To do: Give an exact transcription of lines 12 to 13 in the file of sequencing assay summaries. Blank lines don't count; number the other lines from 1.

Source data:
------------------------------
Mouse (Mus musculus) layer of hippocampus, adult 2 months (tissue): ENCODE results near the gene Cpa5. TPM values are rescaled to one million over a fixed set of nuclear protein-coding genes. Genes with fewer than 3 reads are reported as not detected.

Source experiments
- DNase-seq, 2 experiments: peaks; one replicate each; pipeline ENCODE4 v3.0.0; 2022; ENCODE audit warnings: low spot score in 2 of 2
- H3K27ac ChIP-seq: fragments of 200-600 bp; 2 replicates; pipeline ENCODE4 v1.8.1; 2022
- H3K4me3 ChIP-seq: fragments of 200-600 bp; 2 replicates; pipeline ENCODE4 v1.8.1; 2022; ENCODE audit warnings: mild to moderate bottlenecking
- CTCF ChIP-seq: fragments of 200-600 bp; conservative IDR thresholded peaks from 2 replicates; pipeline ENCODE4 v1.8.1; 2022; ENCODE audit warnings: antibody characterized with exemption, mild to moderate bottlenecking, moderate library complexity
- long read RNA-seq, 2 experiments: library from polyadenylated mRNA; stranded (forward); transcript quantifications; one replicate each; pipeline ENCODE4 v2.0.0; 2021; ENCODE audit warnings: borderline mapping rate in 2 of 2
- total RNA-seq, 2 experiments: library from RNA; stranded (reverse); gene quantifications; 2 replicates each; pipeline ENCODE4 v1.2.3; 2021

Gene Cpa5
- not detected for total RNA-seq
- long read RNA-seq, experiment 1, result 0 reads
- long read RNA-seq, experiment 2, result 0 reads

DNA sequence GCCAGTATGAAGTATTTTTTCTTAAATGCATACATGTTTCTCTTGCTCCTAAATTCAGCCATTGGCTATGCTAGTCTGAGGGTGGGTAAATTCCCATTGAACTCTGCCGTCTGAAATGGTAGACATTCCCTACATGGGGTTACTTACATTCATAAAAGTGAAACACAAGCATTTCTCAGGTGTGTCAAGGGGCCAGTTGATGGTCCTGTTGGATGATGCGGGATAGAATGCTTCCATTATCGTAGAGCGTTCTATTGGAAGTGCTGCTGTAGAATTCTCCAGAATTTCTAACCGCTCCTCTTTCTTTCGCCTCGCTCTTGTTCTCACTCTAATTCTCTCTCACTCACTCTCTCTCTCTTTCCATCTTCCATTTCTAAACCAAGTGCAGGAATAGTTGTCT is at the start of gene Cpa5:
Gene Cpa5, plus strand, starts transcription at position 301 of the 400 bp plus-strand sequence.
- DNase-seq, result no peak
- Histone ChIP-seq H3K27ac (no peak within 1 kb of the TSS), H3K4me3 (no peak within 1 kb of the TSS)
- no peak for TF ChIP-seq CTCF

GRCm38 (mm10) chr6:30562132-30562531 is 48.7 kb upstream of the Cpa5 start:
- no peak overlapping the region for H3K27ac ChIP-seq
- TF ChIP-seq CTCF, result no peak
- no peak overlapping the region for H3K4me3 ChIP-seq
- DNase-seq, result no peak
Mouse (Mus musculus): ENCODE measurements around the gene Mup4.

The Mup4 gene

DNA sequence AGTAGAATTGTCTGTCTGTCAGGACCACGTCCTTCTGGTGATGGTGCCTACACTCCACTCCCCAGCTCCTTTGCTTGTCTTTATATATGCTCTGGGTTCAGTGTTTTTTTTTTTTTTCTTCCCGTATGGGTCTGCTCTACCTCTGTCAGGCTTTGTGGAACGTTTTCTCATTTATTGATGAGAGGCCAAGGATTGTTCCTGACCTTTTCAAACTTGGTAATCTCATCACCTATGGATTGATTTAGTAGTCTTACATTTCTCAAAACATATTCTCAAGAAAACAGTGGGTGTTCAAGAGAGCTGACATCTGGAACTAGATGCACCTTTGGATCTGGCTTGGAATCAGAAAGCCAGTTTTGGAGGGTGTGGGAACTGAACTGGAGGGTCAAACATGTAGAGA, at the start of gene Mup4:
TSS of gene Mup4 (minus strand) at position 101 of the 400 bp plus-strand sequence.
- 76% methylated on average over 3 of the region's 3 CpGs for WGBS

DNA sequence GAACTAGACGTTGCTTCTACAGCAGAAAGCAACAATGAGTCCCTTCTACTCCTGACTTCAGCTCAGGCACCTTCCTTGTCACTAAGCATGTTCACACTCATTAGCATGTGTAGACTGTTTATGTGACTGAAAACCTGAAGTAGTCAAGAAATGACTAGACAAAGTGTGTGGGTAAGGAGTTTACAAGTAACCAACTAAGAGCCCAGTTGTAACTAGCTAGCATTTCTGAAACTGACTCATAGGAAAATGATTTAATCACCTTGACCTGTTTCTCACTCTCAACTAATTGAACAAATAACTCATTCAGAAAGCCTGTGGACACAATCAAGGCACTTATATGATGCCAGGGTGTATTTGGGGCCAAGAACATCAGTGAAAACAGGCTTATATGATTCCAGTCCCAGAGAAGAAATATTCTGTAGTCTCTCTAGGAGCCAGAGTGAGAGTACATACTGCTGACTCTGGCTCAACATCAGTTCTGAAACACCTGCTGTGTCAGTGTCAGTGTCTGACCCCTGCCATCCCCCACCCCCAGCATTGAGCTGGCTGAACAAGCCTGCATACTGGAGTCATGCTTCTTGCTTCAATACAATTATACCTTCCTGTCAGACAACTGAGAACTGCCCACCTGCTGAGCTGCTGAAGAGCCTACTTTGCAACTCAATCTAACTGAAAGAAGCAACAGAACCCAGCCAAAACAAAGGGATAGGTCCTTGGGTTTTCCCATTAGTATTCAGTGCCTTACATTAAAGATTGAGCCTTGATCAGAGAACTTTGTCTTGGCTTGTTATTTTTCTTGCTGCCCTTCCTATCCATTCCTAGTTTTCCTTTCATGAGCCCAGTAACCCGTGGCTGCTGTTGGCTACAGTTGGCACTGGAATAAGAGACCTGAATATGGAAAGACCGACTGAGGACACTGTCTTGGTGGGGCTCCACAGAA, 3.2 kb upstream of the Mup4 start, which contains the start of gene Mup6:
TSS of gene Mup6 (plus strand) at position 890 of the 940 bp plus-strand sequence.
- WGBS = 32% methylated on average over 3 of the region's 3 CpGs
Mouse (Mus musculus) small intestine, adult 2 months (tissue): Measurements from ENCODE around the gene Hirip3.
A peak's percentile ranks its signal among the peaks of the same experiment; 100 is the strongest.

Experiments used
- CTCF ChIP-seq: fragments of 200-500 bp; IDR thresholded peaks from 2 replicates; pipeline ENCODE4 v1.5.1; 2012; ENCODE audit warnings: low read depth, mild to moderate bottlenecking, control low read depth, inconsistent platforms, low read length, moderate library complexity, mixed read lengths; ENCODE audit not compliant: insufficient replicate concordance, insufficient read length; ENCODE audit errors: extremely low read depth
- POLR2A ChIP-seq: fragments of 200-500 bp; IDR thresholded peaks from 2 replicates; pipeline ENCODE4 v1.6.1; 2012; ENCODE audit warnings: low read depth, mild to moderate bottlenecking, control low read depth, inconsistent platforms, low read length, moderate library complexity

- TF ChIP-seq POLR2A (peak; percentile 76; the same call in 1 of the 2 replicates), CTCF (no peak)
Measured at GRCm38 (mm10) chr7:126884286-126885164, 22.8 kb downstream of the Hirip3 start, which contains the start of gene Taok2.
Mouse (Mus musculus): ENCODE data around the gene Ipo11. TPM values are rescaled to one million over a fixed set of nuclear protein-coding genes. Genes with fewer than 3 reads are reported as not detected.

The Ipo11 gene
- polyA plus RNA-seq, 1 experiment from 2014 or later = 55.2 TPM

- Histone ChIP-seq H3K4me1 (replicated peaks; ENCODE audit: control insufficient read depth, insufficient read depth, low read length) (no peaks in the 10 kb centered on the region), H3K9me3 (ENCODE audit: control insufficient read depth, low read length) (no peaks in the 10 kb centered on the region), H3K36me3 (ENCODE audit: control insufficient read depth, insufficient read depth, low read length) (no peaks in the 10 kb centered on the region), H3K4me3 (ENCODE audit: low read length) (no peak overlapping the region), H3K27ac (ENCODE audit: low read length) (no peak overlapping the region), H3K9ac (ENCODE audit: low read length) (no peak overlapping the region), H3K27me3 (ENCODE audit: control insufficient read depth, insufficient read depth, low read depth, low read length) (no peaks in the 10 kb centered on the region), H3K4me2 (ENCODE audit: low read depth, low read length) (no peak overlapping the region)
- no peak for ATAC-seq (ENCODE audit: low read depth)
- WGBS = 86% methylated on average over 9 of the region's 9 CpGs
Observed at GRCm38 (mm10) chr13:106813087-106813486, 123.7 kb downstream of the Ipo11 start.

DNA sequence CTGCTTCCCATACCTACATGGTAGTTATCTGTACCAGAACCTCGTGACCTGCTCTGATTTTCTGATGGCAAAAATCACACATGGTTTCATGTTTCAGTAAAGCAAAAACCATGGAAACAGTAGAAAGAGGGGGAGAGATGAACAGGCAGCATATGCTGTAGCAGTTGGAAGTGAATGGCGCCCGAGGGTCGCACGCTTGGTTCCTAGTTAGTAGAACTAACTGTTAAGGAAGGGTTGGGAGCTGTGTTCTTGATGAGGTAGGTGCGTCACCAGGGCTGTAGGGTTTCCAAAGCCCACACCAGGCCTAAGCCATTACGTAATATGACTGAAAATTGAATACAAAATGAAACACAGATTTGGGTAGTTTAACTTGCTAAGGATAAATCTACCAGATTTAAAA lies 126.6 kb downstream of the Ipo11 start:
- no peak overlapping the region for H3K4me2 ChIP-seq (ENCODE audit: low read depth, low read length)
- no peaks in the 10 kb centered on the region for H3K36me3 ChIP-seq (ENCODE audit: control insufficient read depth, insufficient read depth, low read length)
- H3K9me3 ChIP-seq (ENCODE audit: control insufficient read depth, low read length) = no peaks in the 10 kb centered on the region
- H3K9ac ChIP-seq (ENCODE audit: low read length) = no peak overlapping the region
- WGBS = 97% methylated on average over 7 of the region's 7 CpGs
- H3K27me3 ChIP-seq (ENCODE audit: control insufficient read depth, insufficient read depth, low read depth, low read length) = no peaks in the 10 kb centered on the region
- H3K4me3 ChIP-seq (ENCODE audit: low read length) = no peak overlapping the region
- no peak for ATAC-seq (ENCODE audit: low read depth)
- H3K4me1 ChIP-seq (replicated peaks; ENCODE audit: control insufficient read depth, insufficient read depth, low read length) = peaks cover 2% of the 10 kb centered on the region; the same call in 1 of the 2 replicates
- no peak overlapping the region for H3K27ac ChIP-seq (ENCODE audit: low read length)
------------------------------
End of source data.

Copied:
- long read RNA-seq, experiment 2, result 0 reads

DNA sequence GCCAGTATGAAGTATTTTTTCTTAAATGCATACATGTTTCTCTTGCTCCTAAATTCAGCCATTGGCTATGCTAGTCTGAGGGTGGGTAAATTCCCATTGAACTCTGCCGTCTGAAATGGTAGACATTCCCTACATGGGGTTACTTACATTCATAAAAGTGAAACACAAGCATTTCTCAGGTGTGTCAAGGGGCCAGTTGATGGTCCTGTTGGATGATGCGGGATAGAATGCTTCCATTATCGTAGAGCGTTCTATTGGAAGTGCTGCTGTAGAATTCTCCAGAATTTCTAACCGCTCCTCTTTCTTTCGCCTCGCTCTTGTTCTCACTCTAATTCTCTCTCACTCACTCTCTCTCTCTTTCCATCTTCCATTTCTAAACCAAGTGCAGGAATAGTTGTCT is at the start of gene Cpa5: